Updated: Apr 4, 2021
Edited by Jordan C. Schneider of Sea Sapiens
The deep sea is a mysterious place. The animals living 4,000 meters below the surface have evolved over millennia under crushing pressure, without light, in extreme cold. The ocean floor is therefore not teeming with life, but the life that does exist varies greatly. Researchers and explorers are constantly finding strange new creatures and ecosystems in the depths, but the true extent of this biological diversity remains unknown.
However, we do know that some of the animals and bacteria living in the deep sea hold many secrets that may help humanity. Life below may hold the key for a future vaccine; marine organisms commonly have antiviral properties that are helpful to humans. A red algae, Griffithsia, was found to contain a protein active against MERS, a coronavirus discovered in 2012. It is one of over forty marine compounds currently being studied for antiviral properties.
Deep-sea organisms may also hold a solution to climate change. Four thousand meters down, in the Clarion Clipper Zone, scientists discovered carbon dioxide-absorbing bacteria that account for 10 percent of the carbon dioxide sequestered by the ocean. Modern science could utilize this newly discovered bacteria to sequester the carbon dioxide that is warming our planet and causing climate change.
Unfortunately, many of the policy conversations around utilizing the deep ocean to benefit humanity are not about exploring and protecting the deep sea-life forms that could solve our climate and global health issues; rather, they are about exploiting the minerals within the substrate of the sea floor that provide a home for these creatures.
The bacteria, octopod, sea fans, and fish that make the deep their home live among metal nodules, or rock-like structures that contain manganese, cobalt, copper, and nickel. These nodules are slow-growing, adding only a centimeter every one million years. But the deep-sea mining industry, which has been eyeing these deposits since the 1970s, wants to pull them up in a matter of minutes. The industry’s extraction efforts were hindered for decades by low public appetite for drilling and relatively low economic demand for these metals. Yet that’s all changed with the clean tech boom, which has increased demand for these metals to create batteries for electric cars, solar cells, and more. The World Bank says that to build enough electric storage to mitigate global temperature increases, supplies of nickel and cobalt would have to increase by 1000 percent. Elon Musk has said, "Nickel is our biggest fear for scaling lithium-ion cell production."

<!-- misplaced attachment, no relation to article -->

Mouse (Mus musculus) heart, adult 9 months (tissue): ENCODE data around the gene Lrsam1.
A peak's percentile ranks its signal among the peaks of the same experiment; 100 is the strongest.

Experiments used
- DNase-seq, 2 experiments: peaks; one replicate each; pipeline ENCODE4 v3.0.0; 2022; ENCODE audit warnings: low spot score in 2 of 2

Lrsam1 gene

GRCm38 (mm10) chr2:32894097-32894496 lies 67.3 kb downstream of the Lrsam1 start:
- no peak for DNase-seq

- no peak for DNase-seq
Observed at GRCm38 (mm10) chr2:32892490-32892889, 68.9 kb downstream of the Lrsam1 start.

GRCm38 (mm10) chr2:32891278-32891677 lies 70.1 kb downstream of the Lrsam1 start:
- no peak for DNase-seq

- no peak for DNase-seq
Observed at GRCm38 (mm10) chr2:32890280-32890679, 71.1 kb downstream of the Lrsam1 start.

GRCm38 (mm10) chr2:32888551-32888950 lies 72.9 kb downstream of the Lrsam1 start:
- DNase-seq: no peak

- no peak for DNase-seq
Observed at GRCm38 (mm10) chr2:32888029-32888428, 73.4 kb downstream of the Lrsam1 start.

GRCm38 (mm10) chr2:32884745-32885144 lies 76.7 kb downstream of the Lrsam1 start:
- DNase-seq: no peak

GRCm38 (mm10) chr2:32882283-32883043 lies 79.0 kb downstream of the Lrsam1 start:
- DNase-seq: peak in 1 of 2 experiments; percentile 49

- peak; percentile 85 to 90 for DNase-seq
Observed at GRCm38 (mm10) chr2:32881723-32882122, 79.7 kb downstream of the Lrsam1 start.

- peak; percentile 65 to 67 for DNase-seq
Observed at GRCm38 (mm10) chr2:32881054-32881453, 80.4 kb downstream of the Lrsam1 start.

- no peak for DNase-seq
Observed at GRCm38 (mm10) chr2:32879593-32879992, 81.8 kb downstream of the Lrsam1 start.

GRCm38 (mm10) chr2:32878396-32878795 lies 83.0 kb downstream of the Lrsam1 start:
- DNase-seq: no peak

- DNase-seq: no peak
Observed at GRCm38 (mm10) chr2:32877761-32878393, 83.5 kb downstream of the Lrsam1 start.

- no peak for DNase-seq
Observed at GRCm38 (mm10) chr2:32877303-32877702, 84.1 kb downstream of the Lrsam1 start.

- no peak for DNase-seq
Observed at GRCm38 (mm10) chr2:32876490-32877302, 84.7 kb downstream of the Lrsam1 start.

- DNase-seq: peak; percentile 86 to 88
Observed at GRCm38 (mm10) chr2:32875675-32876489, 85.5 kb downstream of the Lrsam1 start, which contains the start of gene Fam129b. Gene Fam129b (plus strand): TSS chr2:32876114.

The mining industry points to the need for clean technology to justify its deep ocean extraction efforts, and in a greenwashing public relations maneuver that strains credulity, they claim it is the environmentally responsible thing to do.
The fact is that electric systems will not be the environmental saviors the media and corporations portray them to be unless we create electric systems, including batteries, from sustainably sourced materials. Any clean technology solutions we implement should not come at the expense of wiping out entire species or ecosystems, especially those that may hold the key to solving so many of humanity's problems. In this age of advanced innovation, we need to pursue a multi-pronged approach to a sustainable future, not a single environmental initiative with destructive side effects.
The mining industry insists that their impact on the oceans will be minimal, since they will only mine in small areas. However, the very nature of deep-sea mining can have unknown detrimental effects on the surrounding ecosystem. In deep-sea mining, to collect nodules, a surface ship lowers an underwater bulldozer (called a collector vehicle) to the bottom of the ocean. This machine uses hydraulic mechanisms (like a liquid vacuum cleaner) to pick up the nodules and the top 4-15 centimeters of the seabed. As the seafloor passes through the collector vehicle, clouds of sediment pass out the back, and the nodules travel to the surface in a tube. Once on the surface ship, the nodules are cleaned, and the unwanted sediment returns to the ocean. The plume of returned sediment is a silty material (made of dust, ash, organic residue, and more) that can float for miles – one study found a plume 15 km away from the mining site – clog filter feeders, smother organisms, and release toxic metals like mercury or lead. Plume mechanics and effects are not well understood, so their true impact on ocean life is still unknown, but early data show that we may lose numerous unstudied organisms from mining activites, which could have a cascade of negative ecological impacts – all in exchange for metals that supplement a short-sighted solution to shifting our society off fossil fuels.
For years, we have been taking from our planet more than we give. There is a future in which humans can benefit from our environment without destroying it, but by damaging critical habitat for species with potentially beneficial biological processes, the deep sea mining industry risks eliminating those opportunities before we know they exist.
No deep-sea mining should occur until every inch of the ecosystem is studied, documented, and protected for potential use. Thankfully, businesses are beginning to pull away from deep sea mining. Google, BMW, AB Volvo Group and Samsung SDI recently signed a World Wildlife Federation call for a moratorium on mining, committing to not use any materials from the seabed in their production. Policymakers should also make sustainably sourcing materials a key requirement for any new legislation supporting clean technology deployment, and they should support research and development for other emerging technologies to work in tandem with electrification efforts.
Photo by Schmidt Ocean Institute